The concision of telegrams created poetry and humour born of economy. We recall Oscar Wilde's famous telegram exchange with his publisher in which he enquires about sales of his recent book with a lone '?' The response was of course, '!'

One liner-machine Tim Vine joins Stephen in the studio to discuss his affinity with brevity and 'his passion for small hand grenades of wit' as one reviewer put it. He describes the liberation of the bite-size joke and reflects on why he would make the perfect headline writer.

'The pun is the life blood of the headline' according to Kelvin Mackenzie who recalls the origins of his famous headline from the 1980s - 'Gotcha' and reflects on the importance of short words for any tabloid newspaper editor. Laura Barton, writer for the Guardian, explores her love of short writing and of neologisms in pop lyrics. If 'la la' means 'I love you' and 'wop-bop-a-loop-a' was an expression which captured the freedom of 50s rock and roll, what short word sums up the world today?

Alex Krotoski chooses the word 'Meme' and examines the way technology has given us the means to create ever smaller bespoke packages of information. And more of them. The chopped up doesn't necessarily mean the dumbed down.

Producer: Nick Baker

A Testbed production for BBC Radio 4.

Stephen Fry on Brevity: headlines, epitaphs, telegrams and an English Haiku.

We've always had a taste for the tweet-sized.

Proverbs and aphorisms go back to the ancient Greeks.

We explore the possible links between the Tweet and the Haiku - including that tiny rarity, an English Haiku.

We visit Bunhill Cemetery in London with writer Kevin Jackson to enjoy the necessary terseness of epitaphs and reflect on a poetic exponent, William Blake.

The concision of telegrams created poetry and humour born of economy.

We recall Oscar Wilde's famous telegram exchange with his publisher in which he enquires about sales of his recent book with a lone '?' The response was of course, '!'

One liner-machine Tim Vine joins Stephen in the studio to discuss his affinity with brevity and 'his passion for small hand grenades of wit' as one reviewer put it.

He describes the liberation of the bite-size joke and reflects on why he would make the perfect headline writer.

'The pun is the life blood of the headline' according to Kelvin Mackenzie who recalls the origins of his famous headline from the 1980s - 'Gotcha' and reflects on the importance of short words for any tabloid newspaper editor.

Laura Barton, writer for the Guardian, explores her love of short writing and of neologisms in pop lyrics.

If 'la la' means 'I love you' and 'wop-bop-a-loop-a' was an expression which captured the freedom of 50s rock and roll, what short word sums up the world today?

Alex Krotoski chooses the word 'Meme' and examines the way technology has given us the means to create ever smaller bespoke packages of information.

And more of them.

The chopped up doesn't necessarily mean the dumbed down.

0403Persuasion2011072520150814 (BBC7)
20150815 (BBC7)

Stephen Fry persuades you to listen to a programme about persuasive language.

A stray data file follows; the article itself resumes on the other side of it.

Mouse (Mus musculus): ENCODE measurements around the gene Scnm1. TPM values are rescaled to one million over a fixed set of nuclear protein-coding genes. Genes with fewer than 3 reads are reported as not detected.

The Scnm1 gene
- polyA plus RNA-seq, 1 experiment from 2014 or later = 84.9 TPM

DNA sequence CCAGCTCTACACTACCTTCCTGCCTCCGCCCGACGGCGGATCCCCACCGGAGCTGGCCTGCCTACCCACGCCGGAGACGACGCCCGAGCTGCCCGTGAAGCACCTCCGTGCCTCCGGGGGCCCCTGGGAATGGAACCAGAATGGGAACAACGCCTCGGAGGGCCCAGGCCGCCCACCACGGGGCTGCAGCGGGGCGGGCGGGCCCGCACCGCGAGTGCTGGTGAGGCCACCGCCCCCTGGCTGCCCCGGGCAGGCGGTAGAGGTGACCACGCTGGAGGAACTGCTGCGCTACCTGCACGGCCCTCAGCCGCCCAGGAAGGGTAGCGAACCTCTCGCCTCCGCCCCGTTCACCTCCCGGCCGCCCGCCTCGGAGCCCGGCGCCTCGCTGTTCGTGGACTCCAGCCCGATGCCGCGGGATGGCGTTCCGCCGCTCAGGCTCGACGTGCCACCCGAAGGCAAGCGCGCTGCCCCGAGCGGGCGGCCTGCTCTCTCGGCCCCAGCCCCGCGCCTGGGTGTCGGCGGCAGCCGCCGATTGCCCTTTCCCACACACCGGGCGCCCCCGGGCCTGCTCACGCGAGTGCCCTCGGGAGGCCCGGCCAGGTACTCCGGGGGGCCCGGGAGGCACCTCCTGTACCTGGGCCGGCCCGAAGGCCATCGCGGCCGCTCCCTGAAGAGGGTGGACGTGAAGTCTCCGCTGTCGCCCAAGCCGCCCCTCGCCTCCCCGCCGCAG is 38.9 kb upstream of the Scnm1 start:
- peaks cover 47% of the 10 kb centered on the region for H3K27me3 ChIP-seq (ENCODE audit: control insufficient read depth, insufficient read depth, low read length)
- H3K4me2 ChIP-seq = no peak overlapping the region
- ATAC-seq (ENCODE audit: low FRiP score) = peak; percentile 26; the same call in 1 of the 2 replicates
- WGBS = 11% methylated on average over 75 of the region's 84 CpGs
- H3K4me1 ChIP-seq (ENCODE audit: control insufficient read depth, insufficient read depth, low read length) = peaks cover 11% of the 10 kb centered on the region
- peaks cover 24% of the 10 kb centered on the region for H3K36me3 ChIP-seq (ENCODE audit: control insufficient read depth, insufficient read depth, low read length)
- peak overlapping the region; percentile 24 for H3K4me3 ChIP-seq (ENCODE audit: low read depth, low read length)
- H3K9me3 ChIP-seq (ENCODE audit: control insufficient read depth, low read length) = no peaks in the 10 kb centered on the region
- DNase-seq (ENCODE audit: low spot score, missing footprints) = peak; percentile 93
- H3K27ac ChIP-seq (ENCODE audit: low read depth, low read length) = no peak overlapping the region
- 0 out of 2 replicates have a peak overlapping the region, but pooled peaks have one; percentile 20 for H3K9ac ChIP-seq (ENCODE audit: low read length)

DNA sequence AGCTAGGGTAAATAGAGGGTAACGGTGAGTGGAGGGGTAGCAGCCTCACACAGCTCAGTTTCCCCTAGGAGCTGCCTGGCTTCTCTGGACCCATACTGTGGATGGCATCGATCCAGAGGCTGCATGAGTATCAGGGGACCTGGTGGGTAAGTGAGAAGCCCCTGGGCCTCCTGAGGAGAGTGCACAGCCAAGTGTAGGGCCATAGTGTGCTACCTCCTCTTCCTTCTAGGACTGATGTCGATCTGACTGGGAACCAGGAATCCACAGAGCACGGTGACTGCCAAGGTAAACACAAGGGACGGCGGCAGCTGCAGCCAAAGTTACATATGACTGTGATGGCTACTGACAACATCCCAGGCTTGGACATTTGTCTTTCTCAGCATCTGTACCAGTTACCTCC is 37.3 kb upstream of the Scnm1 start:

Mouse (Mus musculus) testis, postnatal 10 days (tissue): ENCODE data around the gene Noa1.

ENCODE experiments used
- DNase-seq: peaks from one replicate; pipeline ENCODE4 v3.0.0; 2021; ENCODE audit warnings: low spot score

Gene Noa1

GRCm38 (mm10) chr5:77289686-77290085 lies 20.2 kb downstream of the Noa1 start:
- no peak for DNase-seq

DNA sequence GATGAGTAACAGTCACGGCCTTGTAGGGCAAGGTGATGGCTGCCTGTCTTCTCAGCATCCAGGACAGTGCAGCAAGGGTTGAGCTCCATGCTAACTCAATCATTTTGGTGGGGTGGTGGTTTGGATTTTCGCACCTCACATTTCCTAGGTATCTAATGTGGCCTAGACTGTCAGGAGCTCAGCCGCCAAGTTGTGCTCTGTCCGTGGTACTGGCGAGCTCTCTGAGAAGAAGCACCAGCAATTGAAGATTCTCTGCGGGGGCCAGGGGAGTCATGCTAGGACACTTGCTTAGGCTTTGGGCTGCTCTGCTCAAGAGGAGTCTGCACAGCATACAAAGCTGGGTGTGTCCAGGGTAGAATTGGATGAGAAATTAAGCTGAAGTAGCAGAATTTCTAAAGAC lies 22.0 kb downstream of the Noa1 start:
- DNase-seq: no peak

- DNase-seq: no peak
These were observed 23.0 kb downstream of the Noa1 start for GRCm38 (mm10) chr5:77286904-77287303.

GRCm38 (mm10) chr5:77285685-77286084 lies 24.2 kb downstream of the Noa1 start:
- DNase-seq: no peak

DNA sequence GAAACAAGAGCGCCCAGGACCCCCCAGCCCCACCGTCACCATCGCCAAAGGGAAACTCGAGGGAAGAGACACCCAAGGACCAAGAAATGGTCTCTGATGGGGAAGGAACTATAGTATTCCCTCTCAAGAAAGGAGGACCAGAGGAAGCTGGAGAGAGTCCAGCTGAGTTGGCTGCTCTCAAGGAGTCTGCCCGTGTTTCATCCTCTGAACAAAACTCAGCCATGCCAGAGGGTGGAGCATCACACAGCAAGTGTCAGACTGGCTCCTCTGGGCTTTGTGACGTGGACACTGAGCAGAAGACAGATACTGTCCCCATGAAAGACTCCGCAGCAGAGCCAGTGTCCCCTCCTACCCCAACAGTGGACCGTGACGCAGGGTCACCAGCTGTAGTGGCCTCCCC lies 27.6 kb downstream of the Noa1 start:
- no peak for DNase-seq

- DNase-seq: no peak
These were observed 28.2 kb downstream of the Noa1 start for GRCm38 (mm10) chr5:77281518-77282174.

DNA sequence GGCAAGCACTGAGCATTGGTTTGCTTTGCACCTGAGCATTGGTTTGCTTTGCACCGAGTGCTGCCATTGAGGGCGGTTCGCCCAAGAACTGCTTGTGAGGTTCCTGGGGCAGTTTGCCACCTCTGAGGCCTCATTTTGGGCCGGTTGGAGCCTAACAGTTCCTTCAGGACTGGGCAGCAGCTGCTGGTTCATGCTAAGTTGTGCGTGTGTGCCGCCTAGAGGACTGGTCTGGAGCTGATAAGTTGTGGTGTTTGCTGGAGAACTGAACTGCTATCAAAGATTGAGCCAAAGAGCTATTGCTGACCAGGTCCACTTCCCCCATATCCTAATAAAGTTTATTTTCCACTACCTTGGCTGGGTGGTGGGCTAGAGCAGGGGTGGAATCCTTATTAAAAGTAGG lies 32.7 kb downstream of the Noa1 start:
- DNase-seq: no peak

The language of persuasion interrogated. Advertisers, lawyers, cold callers and politicians are all, in a way, language experts. And we are all targets for people who try to persuade us of something, whether to buy a particular brand of soap powder, change our car insurance, or vote for a political party, for instance. And most of us at one time or another try to persuade other people to do something that we want them to do for us. It might be that it's to give us a job, come on holiday with us, or lend us a fiver until pay day. Is it possible to maximize your chances of success with the right approach, and by simply using the right words control someone else's behaviour?

How did the great persuaders of the past sway their audiences? We look at rhetoric and gesture, as well as hearing from an advertising executive, a professor of political history, a legal expert, and someone who runs one of the country's most successful telemarketing companies. Just how good do you have to be to sell someone something over the telephone? How hard is it to sell anything face-face with your client? We hear what happens when someone from one of Britain's most influential management training institutions observes a man selling sausages for his living from a stall in a London market. Does a humble street trader use the same devices as a vast multi-national corporation when it comes to getting you to put your hand in your pocket? You will listen, won't you? You know you deserve it.

Producer: Ian Gardhouse

A Testbed Production for BBC Radio 4.

The language of persuasion interrogated.

Advertisers, lawyers, cold callers and politicians are all, in a way, language experts.

And we are all targets for people who try to persuade us of something, whether to buy a particular brand of soap powder, change our car insurance, or vote for a political party, for instance.

And most of us at one time or another try to persuade other people to do something that we want them to do for us.

It might be that it's to give us a job, come on holiday with us, or lend us a fiver until pay day.

Is it possible to maximize your chances of success with the right approach, and by simply using the right words control someone else's behaviour?

How did the great persuaders of the past sway their audiences? We look at rhetoric and gesture, as well as hearing from an advertising executive, a professor of political history, a legal expert, and someone who runs one of the country's most successful telemarketing companies.